Beckett: The Office of the Keys – Loosing and Binding

“Jesus said to them again, ‘Peace be with you. As the Father has sent Me, even so I am sending you.’ And when He had said this, He breathed on them and said to them, ‘Receive the Holy Spirit. If you forgive the sins of any, they are forgiven them; if you withhold forgiveness from any, it is withheld'” (John 20:21-23).

The Small Catechism asks, “What do you believe according to these words?” And we confess, “I believe that when the called ministers of Christ deal with us by His divine command, in particular when they exclude openly unrepentant sinners from the Christian congregation and absolve those who repent of their sins and want to do better, this is just as valid and certain, even in heaven, as if Christ our dear Lord dealt with us Himself.”

Luther explains well the Keys that bind and loose sins elsewhere:

The key which binds is the power or office to punish the sinner who refuses to repent by means of a public condemnation to eternal death and separation from the rest of Christendom… For the key which binds carries forward the work of the law. It is profitable to the sinner inasmuch as it reveals to him his sins, admonishes him to fear God, causes him to tremble, and moves him to repentance, and not to destruction. The loosing key carries forward the work of the gospel. It invites to grace and mercy. It comforts and promises life and salvation through the forgiveness of sins. In short, the two keys advance and foster the gospel by simply proclaiming these two things: repentance and forgiveness of sins [Luke 24:47].

LW 40:372-373

The key that binds closes the door to Christ. The sinner claims to have done great works for Christ yet remain unrepentant in their sin; thus, He says, “I never knew you; depart from Me” (Matthew 7:21-23; cf. 25:41-46). The key that looses opens the door to Christ. The sinner never considers their works and simply cries aloud, “Be merciful to me, a sinner!” (Luke 18:13). And to them, Christ says, “Well done, good and faithful servant” (Matthew 25:23; cf. vv. 31-40).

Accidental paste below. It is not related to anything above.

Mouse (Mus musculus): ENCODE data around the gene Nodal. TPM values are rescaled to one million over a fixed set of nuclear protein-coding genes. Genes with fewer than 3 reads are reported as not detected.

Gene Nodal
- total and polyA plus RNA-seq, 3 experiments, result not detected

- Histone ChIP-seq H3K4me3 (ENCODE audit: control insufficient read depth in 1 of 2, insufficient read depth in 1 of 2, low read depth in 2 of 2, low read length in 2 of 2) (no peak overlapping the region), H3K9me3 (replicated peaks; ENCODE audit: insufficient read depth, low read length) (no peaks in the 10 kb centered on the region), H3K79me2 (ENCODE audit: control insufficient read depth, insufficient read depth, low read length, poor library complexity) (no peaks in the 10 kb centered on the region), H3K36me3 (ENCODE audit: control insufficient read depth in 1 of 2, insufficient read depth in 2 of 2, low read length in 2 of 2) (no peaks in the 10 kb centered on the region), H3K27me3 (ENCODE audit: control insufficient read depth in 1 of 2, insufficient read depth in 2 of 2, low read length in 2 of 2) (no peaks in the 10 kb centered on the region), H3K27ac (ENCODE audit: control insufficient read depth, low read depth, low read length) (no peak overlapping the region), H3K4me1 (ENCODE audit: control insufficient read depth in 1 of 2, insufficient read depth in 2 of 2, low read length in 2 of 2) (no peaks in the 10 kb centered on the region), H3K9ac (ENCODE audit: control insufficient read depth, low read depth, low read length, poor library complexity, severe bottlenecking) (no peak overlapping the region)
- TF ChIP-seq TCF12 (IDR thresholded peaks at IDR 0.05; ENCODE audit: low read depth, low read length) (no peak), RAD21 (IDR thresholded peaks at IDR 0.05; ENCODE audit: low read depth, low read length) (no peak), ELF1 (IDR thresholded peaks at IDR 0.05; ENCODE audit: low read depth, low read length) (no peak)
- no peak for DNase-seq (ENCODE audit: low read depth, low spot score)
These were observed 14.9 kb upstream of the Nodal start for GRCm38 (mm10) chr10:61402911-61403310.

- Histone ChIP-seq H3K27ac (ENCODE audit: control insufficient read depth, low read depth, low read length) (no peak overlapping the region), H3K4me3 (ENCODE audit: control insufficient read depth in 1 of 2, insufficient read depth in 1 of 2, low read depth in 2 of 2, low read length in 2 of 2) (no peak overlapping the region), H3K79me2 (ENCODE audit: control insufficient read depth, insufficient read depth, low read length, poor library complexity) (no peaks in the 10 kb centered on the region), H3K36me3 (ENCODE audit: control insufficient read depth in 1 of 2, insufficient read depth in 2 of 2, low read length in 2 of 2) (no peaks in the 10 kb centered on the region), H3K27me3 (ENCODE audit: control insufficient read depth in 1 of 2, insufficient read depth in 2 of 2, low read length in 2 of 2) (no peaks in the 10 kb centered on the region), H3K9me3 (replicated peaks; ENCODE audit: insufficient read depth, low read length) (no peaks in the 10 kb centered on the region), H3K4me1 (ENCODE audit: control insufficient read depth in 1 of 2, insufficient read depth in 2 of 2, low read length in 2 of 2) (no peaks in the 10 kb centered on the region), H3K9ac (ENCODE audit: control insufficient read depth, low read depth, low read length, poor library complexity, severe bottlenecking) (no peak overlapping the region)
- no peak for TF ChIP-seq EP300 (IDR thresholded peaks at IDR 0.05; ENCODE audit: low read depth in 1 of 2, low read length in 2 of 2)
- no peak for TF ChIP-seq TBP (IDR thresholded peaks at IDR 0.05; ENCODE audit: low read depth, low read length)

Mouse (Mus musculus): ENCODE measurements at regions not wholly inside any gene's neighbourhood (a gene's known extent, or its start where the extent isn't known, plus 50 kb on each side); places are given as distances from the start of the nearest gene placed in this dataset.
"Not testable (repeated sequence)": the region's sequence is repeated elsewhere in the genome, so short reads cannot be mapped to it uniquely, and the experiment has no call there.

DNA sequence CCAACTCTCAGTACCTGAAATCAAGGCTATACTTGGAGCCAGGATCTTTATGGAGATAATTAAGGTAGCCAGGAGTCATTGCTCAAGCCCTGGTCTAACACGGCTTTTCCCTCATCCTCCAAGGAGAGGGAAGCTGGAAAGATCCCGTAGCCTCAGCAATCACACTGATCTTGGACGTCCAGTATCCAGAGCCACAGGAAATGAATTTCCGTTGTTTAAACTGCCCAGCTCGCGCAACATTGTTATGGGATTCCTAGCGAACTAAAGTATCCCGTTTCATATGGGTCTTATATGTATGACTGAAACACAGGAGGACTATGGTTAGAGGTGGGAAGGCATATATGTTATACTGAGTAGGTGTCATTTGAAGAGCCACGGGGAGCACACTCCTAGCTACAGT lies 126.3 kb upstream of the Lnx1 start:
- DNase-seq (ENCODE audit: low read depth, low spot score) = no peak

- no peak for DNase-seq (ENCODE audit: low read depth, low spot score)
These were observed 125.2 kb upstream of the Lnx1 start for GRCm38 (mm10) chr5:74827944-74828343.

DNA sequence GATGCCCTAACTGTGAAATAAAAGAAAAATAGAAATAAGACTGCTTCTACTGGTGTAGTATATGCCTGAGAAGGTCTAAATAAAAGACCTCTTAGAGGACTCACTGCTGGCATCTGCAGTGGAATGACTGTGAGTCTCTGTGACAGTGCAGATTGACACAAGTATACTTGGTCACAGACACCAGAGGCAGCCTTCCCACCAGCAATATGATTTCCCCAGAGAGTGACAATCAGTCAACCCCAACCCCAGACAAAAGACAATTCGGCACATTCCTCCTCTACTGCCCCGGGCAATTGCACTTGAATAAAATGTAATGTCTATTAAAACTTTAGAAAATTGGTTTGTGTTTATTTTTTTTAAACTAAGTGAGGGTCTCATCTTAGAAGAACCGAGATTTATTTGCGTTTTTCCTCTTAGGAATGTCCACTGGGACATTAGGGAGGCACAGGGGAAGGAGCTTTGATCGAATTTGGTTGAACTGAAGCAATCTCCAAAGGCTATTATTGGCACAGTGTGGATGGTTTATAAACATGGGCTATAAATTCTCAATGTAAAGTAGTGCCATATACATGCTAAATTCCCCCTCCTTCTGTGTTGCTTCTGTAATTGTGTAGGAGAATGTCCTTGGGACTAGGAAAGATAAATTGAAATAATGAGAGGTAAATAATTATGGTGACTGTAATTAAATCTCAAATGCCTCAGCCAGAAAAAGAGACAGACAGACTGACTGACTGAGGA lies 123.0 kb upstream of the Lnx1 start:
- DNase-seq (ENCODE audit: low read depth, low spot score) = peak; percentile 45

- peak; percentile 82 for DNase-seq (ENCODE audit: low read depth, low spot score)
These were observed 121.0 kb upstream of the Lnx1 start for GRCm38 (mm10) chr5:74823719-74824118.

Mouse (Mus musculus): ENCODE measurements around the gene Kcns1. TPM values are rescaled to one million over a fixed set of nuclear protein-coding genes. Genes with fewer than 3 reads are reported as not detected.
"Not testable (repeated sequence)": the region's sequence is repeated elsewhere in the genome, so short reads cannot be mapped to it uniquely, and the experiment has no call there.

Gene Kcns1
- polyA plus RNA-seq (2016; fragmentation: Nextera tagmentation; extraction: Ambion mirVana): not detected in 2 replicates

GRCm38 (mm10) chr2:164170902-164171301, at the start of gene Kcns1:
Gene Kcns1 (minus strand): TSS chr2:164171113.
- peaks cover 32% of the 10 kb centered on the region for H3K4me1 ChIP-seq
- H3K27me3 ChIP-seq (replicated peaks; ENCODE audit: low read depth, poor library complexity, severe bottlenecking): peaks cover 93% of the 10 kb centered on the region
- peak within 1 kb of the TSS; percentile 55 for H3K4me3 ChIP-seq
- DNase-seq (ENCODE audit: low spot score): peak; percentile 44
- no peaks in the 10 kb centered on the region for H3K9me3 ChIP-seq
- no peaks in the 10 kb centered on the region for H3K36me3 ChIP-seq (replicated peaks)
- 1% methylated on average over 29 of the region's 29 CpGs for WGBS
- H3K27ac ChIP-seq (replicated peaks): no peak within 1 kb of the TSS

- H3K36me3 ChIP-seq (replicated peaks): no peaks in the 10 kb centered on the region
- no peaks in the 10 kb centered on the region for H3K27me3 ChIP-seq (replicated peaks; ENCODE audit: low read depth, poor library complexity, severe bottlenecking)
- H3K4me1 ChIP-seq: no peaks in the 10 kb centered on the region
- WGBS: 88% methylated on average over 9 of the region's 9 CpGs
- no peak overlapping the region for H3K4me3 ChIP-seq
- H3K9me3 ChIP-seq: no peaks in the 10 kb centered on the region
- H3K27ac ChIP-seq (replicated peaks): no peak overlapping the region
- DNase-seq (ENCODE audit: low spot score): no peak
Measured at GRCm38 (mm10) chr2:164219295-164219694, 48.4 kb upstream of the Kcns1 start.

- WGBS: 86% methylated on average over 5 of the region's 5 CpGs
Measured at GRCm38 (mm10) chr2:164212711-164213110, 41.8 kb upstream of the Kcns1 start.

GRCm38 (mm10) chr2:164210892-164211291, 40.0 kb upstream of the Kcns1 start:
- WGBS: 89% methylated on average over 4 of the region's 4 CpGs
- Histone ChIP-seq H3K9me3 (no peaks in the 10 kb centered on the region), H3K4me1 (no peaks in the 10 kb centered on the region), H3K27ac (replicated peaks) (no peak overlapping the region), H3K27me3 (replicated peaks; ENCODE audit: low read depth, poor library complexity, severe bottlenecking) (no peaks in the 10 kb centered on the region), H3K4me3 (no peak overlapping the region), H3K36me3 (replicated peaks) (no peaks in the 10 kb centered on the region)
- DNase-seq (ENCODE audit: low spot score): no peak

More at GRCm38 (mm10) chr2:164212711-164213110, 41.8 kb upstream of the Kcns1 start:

The pastor never abuses this office. On the one hand, when a sinner is not sorry for what they’ve done, he cannot open the door to Christ and give forgiveness of sins. Giving forgiveness to a sinner so full of impenitent idolatry is akin to feeding a glutton by your own hand. On the other hand, when a sinner expresses godly sorrow for their sin and desires Christ’s mercy, the pastor cannot keep the door closed but must open it and lavish them with Christ’s free gift of grace. Refusing forgiveness for those who thirst for righteousness (Matthew 5:6) in the wilderness of their sin is akin to leaving a child to die of thirst in the desert.

The Keys, therefore, are for your good. The pastor exercises them to reveal your sin to you always for the purpose of bringing you to that open door where the forgiveness of sins is freely offered for the sake of Christ. The goal is never to leave you in condemnation; that results from your own stubbornness. Rather, the goal is always to bring you to the Gospel so that you might not die eternally but live forever in the kingdom of heaven. Luther puts this quite excellently:

Now the key to bind and to loose is the authority to teach and not only to absolve. For the keys are used in everything I employ to help my neighbor in order to share comfort, to lead him into public and private confession, to absolution and anything else involved in these matters. Yet it chiefly involves preaching. For where there is preaching, whoever believes is saved. That is called opening the door. But whoever does not believe is damned. That is closing the door. The binding of sin then remains upon these unbelievers. If I preach you are of the devil as you walk and want to remain in your ways, then heaven is closed to that kind of person. But when that same person falls down and confesses his sins, then I say, believe in Christ for your sins are forgiven you. That is opening heaven. Saint Peter had used the keys in the Acts of the Apostles when he turned three thousand people with his preaching unto repentance. So we Christians also all have the authority to bind and to loose.

Quoted in Rev. Joel Baseley, Christ Beyond Reason (Dearborn, MI: Mark V Publications, 2005), 117-118.

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